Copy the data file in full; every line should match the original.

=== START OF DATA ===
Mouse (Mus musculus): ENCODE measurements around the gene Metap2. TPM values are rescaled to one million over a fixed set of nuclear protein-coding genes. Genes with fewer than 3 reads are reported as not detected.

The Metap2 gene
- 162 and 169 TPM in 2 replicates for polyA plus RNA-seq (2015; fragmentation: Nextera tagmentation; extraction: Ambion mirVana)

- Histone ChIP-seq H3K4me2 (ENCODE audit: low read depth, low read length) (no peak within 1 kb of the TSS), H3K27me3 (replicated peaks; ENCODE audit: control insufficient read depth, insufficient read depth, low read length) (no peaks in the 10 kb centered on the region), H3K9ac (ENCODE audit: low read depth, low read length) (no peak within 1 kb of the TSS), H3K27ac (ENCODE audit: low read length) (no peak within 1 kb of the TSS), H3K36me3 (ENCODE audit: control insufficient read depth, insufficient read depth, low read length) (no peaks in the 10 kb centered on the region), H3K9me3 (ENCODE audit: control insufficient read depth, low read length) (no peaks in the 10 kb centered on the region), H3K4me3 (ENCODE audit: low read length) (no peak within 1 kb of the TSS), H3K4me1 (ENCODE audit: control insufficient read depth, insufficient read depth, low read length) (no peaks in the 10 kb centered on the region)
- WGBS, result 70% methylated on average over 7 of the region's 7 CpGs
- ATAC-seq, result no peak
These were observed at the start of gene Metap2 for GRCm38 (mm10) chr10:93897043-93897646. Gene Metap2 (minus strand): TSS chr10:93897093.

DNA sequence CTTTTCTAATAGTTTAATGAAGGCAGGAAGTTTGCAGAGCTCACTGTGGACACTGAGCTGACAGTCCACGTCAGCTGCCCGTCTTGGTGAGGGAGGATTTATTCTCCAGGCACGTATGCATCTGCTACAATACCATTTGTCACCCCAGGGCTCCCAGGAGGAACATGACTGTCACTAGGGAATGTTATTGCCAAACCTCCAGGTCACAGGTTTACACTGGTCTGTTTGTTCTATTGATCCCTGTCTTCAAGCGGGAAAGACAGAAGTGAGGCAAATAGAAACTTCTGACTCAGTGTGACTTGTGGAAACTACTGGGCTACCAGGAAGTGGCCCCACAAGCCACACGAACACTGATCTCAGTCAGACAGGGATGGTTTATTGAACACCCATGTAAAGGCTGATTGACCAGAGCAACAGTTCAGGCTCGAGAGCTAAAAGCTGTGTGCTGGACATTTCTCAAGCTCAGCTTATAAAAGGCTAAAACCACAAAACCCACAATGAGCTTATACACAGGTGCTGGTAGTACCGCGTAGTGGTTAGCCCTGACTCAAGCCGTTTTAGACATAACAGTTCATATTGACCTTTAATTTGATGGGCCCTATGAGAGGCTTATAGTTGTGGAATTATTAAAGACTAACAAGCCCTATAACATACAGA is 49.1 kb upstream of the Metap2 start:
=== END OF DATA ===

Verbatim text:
Mouse (Mus musculus): ENCODE measurements around the gene Metap2. TPM values are rescaled to one million over a fixed set of nuclear protein-coding genes. Genes with fewer than 3 reads are reported as not detected.

The Metap2 gene
- 162 and 169 TPM in 2 replicates for polyA plus RNA-seq (2015; fragmentation: Nextera tagmentation; extraction: Ambion mirVana)

- Histone ChIP-seq H3K4me2 (ENCODE audit: low read depth, low read length) (no peak within 1 kb of the TSS), H3K27me3 (replicated peaks; ENCODE audit: control insufficient read depth, insufficient read depth, low read length) (no peaks in the 10 kb centered on the region), H3K9ac (ENCODE audit: low read depth, low read length) (no peak within 1 kb of the TSS), H3K27ac (ENCODE audit: low read length) (no peak within 1 kb of the TSS), H3K36me3 (ENCODE audit: control insufficient read depth, insufficient read depth, low read length) (no peaks in the 10 kb centered on the region), H3K9me3 (ENCODE audit: control insufficient read depth, low read length) (no peaks in the 10 kb centered on the region), H3K4me3 (ENCODE audit: low read length) (no peak within 1 kb of the TSS), H3K4me1 (ENCODE audit: control insufficient read depth, insufficient read depth, low read length) (no peaks in the 10 kb centered on the region)
- WGBS, result 70% methylated on average over 7 of the region's 7 CpGs
- ATAC-seq, result no peak
These were observed at the start of gene Metap2 for GRCm38 (mm10) chr10:93897043-93897646. Gene Metap2 (minus strand): TSS chr10:93897093.

DNA sequence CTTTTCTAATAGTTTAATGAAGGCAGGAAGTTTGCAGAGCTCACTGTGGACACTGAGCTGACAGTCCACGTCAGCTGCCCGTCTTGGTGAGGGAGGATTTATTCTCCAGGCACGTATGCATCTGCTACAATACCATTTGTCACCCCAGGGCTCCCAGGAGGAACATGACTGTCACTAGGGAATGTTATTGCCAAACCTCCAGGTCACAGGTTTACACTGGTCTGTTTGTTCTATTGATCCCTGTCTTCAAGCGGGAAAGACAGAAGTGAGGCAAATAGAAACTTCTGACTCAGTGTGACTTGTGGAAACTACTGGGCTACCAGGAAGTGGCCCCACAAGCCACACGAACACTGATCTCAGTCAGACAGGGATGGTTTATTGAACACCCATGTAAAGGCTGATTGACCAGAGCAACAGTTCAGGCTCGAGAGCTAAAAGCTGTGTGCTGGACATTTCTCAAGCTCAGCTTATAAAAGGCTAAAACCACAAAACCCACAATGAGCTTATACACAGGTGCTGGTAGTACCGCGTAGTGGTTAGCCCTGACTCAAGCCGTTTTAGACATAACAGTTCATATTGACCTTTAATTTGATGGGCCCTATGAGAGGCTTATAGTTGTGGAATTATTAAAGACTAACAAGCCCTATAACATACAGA is 49.1 kb upstream of the Metap2 start: